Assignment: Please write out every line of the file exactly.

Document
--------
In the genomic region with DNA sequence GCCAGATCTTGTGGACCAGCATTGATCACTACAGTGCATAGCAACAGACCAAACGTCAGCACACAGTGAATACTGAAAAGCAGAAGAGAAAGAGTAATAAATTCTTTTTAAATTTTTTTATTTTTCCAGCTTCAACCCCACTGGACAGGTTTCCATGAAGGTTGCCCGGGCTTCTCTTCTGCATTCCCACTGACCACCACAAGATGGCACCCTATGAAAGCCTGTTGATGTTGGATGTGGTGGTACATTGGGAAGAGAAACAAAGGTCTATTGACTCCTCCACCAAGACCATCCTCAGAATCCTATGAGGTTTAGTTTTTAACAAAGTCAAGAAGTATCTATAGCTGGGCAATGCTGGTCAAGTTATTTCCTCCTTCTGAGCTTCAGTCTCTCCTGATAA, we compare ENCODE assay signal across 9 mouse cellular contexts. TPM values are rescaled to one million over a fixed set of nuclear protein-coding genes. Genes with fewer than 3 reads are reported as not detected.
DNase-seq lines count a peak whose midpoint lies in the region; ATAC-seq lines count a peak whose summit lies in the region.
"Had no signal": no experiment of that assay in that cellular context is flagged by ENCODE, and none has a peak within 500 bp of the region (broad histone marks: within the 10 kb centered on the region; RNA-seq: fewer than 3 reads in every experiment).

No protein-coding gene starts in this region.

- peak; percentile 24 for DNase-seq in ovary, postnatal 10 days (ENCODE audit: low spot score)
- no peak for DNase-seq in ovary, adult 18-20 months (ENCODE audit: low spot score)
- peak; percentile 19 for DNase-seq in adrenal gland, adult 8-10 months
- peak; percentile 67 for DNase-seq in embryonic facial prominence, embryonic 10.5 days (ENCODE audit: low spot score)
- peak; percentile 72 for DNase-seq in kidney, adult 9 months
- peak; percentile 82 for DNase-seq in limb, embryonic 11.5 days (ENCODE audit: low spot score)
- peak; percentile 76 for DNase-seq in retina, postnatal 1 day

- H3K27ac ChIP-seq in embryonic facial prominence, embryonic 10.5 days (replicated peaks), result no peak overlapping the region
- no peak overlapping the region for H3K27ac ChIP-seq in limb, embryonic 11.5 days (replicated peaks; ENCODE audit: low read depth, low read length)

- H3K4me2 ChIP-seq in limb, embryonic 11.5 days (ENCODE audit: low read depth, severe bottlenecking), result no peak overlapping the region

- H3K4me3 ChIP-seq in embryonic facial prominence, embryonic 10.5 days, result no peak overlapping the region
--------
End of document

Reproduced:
In the genomic region with DNA sequence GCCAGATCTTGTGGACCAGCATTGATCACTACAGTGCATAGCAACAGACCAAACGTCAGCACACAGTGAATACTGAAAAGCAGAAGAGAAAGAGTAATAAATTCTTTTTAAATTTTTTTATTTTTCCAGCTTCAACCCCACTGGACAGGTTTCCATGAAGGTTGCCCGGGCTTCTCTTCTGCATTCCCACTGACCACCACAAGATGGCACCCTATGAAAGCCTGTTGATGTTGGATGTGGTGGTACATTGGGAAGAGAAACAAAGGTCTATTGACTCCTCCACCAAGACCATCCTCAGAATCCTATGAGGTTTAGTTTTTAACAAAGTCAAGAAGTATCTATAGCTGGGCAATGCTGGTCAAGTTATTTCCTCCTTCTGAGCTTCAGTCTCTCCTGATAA, we compare ENCODE assay signal across 9 mouse cellular contexts. TPM values are rescaled to one million over a fixed set of nuclear protein-coding genes. Genes with fewer than 3 reads are reported as not detected.
DNase-seq lines count a peak whose midpoint lies in the region; ATAC-seq lines count a peak whose summit lies in the region.
"Had no signal": no experiment of that assay in that cellular context is flagged by ENCODE, and none has a peak within 500 bp of the region (broad histone marks: within the 10 kb centered on the region; RNA-seq: fewer than 3 reads in every experiment).

No protein-coding gene starts in this region.

- peak; percentile 24 for DNase-seq in ovary, postnatal 10 days (ENCODE audit: low spot score)
- no peak for DNase-seq in ovary, adult 18-20 months (ENCODE audit: low spot score)
- peak; percentile 19 for DNase-seq in adrenal gland, adult 8-10 months
- peak; percentile 67 for DNase-seq in embryonic facial prominence, embryonic 10.5 days (ENCODE audit: low spot score)
- peak; percentile 72 for DNase-seq in kidney, adult 9 months
- peak; percentile 82 for DNase-seq in limb, embryonic 11.5 days (ENCODE audit: low spot score)
- peak; percentile 76 for DNase-seq in retina, postnatal 1 day

- H3K27ac ChIP-seq in embryonic facial prominence, embryonic 10.5 days (replicated peaks), result no peak overlapping the region
- no peak overlapping the region for H3K27ac ChIP-seq in limb, embryonic 11.5 days (replicated peaks; ENCODE audit: low read depth, low read length)

- H3K4me2 ChIP-seq in limb, embryonic 11.5 days (ENCODE audit: low read depth, severe bottlenecking), result no peak overlapping the region

- H3K4me3 ChIP-seq in embryonic facial prominence, embryonic 10.5 days, result no peak overlapping the region